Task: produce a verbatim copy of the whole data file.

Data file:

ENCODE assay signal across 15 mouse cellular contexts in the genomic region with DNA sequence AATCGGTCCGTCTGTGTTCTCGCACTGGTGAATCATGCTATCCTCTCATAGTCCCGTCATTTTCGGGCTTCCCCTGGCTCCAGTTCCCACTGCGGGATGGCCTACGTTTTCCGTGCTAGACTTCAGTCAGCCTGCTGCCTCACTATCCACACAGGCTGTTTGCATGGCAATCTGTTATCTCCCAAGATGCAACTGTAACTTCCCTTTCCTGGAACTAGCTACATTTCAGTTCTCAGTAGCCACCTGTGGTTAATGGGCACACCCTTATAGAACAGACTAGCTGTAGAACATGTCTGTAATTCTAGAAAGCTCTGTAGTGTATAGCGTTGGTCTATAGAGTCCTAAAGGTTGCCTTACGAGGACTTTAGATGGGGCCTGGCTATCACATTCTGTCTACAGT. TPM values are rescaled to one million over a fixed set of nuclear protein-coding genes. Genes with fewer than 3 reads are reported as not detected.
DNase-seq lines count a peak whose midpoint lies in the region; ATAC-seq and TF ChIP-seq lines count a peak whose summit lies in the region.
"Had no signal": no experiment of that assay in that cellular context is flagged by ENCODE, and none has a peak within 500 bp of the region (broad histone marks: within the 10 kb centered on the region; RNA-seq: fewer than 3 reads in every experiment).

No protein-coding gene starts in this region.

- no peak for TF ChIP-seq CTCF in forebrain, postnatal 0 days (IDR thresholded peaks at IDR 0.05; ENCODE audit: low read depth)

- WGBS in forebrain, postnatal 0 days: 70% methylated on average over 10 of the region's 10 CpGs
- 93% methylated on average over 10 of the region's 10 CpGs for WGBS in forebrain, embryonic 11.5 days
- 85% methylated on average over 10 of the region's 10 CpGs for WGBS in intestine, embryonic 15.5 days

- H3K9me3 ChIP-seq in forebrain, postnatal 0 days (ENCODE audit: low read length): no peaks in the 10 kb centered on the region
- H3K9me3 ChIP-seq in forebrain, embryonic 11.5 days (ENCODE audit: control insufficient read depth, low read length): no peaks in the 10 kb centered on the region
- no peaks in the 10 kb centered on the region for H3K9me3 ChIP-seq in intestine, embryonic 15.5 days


ENCODE assay signal across 15 mouse cellular contexts in the genomic region with DNA sequence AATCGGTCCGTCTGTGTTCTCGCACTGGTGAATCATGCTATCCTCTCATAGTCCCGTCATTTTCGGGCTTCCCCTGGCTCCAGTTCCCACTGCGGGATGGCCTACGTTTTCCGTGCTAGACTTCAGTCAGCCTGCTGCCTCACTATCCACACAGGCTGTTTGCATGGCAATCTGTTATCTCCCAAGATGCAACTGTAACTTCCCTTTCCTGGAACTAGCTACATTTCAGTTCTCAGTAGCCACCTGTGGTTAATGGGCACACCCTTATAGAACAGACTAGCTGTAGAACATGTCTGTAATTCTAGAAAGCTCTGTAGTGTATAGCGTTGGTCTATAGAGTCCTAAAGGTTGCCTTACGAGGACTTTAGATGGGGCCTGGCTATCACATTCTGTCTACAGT. TPM values are rescaled to one million over a fixed set of nuclear protein-coding genes. Genes with fewer than 3 reads are reported as not detected.
DNase-seq lines count a peak whose midpoint lies in the region; ATAC-seq and TF ChIP-seq lines count a peak whose summit lies in the region.
"Had no signal": no experiment of that assay in that cellular context is flagged by ENCODE, and none has a peak within 500 bp of the region (broad histone marks: within the 10 kb centered on the region; RNA-seq: fewer than 3 reads in every experiment).

No protein-coding gene starts in this region.

- no peak for TF ChIP-seq CTCF in forebrain, postnatal 0 days (IDR thresholded peaks at IDR 0.05; ENCODE audit: low read depth)

- WGBS in forebrain, postnatal 0 days: 70% methylated on average over 10 of the region's 10 CpGs
- 93% methylated on average over 10 of the region's 10 CpGs for WGBS in forebrain, embryonic 11.5 days
- 85% methylated on average over 10 of the region's 10 CpGs for WGBS in intestine, embryonic 15.5 days

- H3K9me3 ChIP-seq in forebrain, postnatal 0 days (ENCODE audit: low read length): no peaks in the 10 kb centered on the region
- H3K9me3 ChIP-seq in forebrain, embryonic 11.5 days (ENCODE audit: control insufficient read depth, low read length): no peaks in the 10 kb centered on the region
- no peaks in the 10 kb centered on the region for H3K9me3 ChIP-seq in intestine, embryonic 15.5 days